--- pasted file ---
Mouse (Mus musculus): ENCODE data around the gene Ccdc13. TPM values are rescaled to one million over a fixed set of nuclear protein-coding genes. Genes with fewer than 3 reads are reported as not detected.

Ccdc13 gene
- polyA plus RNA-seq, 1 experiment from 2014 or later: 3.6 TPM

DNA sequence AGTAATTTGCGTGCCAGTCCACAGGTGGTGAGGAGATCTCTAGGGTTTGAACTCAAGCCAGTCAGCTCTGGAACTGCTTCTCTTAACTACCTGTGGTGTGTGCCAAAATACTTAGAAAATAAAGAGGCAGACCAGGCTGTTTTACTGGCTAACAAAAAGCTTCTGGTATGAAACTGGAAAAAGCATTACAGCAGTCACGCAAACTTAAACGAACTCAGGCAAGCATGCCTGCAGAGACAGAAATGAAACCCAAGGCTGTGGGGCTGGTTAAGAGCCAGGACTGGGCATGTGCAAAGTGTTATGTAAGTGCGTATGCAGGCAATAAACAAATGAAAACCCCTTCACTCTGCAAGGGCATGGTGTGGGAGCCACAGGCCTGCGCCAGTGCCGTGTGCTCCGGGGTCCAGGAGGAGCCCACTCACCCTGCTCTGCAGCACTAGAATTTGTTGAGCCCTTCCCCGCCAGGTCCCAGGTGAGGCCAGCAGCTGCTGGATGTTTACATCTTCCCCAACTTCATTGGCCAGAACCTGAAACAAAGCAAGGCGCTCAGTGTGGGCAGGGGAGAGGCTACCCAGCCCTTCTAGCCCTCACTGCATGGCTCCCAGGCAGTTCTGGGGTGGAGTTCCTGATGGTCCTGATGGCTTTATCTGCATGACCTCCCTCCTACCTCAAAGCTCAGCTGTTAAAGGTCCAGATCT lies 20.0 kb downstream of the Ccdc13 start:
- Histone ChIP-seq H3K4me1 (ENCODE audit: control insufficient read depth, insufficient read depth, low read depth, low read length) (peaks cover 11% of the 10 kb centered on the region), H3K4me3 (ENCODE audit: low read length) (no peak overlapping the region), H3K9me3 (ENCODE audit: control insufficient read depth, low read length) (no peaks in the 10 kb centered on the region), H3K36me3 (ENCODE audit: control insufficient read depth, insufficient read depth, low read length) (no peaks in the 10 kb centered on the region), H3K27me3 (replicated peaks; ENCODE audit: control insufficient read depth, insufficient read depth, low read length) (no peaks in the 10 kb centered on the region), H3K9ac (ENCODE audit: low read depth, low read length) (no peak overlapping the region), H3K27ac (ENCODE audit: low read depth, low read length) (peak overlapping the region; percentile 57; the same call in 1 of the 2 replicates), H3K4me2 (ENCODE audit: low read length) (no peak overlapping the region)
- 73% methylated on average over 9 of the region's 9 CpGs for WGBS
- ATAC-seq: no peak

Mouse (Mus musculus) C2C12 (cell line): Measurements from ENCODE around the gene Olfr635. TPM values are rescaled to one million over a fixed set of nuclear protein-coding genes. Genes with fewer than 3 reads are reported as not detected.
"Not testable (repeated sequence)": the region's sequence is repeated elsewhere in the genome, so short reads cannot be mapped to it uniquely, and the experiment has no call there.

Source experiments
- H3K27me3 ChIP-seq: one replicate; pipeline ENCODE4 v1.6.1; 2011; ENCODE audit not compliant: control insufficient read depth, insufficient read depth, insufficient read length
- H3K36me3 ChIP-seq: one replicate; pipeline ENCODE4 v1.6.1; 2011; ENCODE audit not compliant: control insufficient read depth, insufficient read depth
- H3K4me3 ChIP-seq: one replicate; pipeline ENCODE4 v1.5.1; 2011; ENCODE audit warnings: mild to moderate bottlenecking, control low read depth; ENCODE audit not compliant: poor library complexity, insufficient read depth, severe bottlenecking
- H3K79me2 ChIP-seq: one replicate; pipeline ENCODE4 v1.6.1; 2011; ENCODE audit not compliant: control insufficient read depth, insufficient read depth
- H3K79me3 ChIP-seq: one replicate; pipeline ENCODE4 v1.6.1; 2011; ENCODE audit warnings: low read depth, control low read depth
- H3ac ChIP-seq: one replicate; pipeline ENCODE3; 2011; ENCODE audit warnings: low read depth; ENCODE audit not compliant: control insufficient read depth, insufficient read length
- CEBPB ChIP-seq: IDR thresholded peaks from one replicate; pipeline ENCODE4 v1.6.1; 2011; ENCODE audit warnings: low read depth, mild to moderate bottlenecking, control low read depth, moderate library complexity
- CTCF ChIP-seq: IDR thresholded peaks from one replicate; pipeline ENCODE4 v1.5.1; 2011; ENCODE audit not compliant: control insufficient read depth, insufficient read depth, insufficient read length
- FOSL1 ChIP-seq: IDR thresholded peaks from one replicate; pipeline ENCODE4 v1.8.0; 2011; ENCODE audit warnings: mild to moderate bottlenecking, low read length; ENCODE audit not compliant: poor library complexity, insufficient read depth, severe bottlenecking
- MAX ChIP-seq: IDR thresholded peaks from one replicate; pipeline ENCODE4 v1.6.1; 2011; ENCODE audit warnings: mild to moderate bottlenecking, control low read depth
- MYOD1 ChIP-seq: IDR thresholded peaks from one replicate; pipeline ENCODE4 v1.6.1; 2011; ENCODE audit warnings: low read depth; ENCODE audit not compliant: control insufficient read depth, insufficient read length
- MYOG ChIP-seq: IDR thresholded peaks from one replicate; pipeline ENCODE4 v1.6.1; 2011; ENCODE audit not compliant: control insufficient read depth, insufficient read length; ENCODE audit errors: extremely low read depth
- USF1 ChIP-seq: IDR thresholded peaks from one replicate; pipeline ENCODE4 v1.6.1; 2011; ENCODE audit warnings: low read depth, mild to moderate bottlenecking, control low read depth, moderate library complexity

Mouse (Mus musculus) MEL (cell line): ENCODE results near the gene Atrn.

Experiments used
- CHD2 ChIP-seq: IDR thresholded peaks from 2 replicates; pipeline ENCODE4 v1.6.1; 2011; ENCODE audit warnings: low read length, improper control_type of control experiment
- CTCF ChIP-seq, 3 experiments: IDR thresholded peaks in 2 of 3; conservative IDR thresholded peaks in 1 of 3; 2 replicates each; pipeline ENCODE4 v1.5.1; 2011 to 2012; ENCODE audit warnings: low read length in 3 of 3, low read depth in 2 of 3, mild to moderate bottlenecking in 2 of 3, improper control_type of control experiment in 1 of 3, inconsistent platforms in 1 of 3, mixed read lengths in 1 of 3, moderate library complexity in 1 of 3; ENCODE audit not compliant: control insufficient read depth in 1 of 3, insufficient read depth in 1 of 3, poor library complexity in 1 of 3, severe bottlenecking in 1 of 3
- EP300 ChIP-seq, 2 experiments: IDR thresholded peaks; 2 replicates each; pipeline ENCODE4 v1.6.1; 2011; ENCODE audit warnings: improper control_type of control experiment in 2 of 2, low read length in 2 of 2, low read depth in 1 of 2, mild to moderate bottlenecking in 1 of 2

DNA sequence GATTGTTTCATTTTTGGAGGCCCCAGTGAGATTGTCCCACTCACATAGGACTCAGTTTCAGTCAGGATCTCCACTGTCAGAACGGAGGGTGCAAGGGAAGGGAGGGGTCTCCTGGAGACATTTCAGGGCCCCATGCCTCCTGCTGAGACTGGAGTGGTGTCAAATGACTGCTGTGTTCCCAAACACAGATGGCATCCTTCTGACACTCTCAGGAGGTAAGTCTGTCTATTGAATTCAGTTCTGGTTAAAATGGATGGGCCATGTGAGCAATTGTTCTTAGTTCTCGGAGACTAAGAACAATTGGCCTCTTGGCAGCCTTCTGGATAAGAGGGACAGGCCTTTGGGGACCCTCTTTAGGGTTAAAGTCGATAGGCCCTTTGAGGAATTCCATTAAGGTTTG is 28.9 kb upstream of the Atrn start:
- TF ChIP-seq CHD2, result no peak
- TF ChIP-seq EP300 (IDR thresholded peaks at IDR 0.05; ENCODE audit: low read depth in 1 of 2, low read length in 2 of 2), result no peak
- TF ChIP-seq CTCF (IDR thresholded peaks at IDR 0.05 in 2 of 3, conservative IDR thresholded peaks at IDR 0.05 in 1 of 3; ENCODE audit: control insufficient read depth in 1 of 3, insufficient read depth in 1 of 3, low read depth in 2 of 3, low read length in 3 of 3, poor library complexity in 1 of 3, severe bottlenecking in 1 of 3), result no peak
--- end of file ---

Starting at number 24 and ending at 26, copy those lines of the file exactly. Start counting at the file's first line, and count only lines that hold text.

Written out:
Mouse (Mus musculus) MEL (cell line): ENCODE results near the gene Atrn.

Experiments used
- CHD2 ChIP-seq: IDR thresholded peaks from 2 replicates; pipeline ENCODE4 v1.6.1; 2011; ENCODE audit warnings: low read length, improper control_type of control experiment